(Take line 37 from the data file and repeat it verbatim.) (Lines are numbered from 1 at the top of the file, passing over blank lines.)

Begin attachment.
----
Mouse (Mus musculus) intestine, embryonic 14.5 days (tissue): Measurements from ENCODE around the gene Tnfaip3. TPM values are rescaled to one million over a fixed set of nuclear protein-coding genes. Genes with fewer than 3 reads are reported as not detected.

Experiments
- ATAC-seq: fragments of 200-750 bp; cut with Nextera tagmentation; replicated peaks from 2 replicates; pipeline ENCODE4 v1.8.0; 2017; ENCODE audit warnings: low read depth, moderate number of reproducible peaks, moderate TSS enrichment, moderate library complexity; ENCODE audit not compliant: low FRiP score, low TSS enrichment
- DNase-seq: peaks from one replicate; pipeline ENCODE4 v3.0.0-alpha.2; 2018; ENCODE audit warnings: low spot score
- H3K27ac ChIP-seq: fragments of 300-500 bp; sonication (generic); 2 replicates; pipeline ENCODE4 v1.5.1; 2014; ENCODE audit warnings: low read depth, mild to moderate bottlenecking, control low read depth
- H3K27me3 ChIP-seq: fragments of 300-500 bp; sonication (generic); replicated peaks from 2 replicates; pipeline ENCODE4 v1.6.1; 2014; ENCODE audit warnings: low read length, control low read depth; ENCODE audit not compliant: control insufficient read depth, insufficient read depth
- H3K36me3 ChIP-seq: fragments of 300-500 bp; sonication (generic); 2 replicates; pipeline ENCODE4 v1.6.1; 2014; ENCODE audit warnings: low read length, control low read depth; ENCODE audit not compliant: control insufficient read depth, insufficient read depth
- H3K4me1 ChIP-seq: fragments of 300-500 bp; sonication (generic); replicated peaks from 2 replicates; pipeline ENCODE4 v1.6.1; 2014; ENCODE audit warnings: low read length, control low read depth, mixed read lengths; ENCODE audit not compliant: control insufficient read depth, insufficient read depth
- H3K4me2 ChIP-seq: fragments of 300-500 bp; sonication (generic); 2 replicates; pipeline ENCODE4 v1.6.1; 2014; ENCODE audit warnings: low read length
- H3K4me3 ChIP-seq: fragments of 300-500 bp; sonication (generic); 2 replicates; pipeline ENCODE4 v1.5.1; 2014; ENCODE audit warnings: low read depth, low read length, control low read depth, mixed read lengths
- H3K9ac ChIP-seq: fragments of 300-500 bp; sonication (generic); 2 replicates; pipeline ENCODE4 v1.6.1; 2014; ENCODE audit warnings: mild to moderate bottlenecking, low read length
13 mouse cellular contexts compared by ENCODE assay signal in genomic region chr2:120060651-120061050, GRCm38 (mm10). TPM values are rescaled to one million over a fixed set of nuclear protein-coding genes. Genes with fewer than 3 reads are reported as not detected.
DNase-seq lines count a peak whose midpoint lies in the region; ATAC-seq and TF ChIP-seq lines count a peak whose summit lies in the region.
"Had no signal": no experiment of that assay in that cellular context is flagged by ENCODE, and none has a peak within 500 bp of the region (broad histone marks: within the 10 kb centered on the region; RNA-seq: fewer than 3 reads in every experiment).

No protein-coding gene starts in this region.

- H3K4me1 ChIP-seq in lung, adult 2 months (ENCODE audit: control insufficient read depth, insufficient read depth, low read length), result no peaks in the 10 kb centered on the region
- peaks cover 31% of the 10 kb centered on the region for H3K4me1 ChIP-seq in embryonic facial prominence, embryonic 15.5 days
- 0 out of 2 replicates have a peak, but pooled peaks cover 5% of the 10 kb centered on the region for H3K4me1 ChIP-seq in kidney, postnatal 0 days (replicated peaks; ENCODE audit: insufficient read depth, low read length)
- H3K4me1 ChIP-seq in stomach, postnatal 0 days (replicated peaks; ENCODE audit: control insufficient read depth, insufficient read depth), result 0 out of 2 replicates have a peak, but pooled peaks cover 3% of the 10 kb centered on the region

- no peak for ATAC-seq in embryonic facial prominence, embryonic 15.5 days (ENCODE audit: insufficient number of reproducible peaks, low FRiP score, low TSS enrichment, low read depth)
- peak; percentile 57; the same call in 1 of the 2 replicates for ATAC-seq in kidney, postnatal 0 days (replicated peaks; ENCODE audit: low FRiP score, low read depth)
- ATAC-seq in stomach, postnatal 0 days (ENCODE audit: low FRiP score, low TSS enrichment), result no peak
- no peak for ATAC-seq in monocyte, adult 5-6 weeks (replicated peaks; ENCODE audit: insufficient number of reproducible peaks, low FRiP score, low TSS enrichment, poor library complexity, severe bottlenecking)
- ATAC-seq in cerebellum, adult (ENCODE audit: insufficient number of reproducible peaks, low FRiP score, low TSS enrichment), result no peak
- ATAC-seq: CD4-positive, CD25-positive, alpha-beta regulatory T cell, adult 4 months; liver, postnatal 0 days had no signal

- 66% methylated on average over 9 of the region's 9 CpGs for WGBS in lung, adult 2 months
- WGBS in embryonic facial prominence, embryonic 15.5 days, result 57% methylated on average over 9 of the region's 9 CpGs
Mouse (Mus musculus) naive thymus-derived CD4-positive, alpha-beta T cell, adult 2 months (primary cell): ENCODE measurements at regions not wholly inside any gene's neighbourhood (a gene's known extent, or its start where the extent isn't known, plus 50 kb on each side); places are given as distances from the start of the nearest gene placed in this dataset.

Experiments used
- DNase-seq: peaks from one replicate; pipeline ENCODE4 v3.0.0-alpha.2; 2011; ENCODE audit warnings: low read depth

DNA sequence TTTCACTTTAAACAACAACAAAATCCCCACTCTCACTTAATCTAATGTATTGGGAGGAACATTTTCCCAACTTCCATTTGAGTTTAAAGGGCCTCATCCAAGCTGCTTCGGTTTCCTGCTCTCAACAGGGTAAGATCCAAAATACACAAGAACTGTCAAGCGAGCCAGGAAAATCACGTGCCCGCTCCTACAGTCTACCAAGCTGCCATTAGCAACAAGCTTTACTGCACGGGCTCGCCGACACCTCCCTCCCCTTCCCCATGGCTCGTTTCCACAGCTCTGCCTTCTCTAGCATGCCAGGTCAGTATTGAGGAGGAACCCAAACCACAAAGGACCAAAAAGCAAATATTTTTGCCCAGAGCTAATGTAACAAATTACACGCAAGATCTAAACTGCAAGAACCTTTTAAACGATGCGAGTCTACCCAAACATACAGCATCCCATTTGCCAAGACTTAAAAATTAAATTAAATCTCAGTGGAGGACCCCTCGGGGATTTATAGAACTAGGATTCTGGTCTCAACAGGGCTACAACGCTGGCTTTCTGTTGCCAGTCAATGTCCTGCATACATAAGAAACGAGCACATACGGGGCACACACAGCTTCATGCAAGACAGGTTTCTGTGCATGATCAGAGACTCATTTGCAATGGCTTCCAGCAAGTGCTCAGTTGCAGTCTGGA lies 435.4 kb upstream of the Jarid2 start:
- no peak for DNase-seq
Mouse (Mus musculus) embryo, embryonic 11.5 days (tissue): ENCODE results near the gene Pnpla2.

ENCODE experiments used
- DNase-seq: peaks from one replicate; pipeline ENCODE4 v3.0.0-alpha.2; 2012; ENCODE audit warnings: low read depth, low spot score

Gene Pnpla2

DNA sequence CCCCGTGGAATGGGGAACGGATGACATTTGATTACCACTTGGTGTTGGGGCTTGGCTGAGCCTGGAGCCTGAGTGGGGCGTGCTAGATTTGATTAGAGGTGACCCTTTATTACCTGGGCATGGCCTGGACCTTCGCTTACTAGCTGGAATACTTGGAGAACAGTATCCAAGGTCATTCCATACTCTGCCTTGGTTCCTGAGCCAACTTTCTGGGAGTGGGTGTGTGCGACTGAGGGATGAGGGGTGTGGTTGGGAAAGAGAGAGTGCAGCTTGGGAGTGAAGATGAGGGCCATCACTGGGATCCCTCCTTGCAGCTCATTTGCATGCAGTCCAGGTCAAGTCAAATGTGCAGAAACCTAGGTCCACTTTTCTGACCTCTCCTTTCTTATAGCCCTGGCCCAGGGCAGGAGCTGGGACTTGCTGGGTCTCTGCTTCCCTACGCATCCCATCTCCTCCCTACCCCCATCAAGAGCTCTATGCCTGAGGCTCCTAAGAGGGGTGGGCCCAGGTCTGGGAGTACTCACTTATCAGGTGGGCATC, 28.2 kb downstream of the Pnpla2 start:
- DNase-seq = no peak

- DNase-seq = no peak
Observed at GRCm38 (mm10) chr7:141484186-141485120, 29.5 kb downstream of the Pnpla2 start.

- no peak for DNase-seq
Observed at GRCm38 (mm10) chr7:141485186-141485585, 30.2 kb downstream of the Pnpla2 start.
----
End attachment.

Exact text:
DNA sequence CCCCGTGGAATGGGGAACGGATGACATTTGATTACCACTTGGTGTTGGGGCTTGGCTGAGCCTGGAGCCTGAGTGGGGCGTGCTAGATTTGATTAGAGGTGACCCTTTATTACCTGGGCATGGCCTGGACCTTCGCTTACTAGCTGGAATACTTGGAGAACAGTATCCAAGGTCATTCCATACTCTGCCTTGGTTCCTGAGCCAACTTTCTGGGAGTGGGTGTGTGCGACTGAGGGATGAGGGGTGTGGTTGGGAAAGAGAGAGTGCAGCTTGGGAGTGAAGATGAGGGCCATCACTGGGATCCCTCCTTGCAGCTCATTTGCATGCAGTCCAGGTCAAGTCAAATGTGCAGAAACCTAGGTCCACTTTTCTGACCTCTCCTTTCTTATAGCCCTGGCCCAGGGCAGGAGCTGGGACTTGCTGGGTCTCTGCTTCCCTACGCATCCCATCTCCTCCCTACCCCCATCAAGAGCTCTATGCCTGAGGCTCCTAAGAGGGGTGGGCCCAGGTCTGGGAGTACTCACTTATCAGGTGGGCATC, 28.2 kb downstream of the Pnpla2 start: